Perkins vs. D’Souza: Miracles

Greg Perkins continues to show why Dinesh D’Souza’s Christian apologetics fails. I’ve reviewed his first post, regarding the alleged harms of atheism. In his second short essay, Perkins explains why miracles are impossible.

Perkins offers a nice summary of the nature of causality and its validation. He explains especially well the fact that miracles do not merely refer to something unusual and unexplained; they refer to something supernatural:

We are not talking about just any improbable happening, and not even something which violates our current understanding of the world as expressed in scientific laws, like D’Souza tries to argue. The entire point of miracles is to provide evidence of divine intervention, and surprises which may only reveal a current lack of understanding can’t accomplish that: by that measure, even the tricks of magicians would count as miracles. Indeed, much of what we enjoy in our modern world would have been considered miraculous in previous times, from vaccines and medications, to cars, and the Internet and on and on. Yet none of these prove or even suggest a possibility that there is a God. No, a meaningful miracle is not merely something which would violate the laws of nature as we currently understand them, but something which would be a violation of any such law we could ever discover. That is, it would have to be a violation of lawfulness itself.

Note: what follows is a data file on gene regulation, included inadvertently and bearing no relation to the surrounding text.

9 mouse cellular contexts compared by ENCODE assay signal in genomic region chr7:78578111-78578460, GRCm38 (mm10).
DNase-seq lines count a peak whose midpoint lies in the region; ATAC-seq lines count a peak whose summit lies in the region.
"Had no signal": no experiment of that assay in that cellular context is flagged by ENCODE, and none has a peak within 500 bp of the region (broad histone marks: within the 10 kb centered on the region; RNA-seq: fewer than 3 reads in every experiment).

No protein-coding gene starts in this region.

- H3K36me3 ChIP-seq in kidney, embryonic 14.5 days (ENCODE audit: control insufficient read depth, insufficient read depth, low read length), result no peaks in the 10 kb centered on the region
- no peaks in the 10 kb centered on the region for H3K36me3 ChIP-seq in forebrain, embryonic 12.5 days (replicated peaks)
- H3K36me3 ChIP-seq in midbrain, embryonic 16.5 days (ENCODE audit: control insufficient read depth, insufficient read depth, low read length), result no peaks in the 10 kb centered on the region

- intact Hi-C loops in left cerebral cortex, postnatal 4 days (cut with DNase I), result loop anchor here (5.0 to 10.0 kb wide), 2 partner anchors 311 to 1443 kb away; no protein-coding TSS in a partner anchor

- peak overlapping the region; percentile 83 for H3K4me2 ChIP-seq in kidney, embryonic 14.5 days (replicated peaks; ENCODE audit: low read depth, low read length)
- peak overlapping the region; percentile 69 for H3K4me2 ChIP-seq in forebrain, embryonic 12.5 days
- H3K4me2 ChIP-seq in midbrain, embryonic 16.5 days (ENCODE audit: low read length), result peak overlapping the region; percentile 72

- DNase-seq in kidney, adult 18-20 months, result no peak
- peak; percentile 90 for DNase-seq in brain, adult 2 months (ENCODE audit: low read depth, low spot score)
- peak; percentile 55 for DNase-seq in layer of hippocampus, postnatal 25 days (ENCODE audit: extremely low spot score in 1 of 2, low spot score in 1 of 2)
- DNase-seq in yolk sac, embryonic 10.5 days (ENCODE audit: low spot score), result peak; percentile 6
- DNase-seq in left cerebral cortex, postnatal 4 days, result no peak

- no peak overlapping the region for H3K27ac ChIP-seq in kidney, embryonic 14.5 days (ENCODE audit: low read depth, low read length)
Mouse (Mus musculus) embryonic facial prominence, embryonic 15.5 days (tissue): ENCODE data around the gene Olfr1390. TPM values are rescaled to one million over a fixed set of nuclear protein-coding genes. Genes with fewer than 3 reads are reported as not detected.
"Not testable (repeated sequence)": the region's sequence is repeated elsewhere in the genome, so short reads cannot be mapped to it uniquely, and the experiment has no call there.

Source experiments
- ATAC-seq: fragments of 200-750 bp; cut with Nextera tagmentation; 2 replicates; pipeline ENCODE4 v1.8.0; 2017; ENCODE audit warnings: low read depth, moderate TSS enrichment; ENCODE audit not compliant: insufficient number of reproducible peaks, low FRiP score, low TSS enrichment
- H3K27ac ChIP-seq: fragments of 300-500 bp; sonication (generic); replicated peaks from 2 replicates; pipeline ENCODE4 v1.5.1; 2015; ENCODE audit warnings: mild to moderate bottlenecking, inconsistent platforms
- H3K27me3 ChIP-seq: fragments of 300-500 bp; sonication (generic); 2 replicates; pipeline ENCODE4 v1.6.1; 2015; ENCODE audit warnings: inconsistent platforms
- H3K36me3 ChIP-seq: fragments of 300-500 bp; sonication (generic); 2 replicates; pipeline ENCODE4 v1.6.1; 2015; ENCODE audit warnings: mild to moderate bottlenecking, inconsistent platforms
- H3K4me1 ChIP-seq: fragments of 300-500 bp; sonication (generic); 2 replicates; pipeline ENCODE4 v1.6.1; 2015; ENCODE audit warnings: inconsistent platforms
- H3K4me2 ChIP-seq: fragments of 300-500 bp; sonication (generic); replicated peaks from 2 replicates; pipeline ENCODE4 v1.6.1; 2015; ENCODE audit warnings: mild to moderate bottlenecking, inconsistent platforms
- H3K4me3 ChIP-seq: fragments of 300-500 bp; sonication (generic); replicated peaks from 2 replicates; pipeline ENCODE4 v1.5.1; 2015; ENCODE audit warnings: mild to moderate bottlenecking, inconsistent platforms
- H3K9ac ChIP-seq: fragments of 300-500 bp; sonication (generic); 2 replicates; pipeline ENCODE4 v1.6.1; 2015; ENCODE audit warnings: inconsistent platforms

The epistemological criticism is that miracles require a leap into faith beyond reason rooted in sensory evidence. Before people knew what caused lightning, many religionists said God caused it. The appropriate answer was, “I don’t know what causes it — yet.” The metaphysical criticism is that supernaturalism, upon which miracles are based, contradicts the law of causality.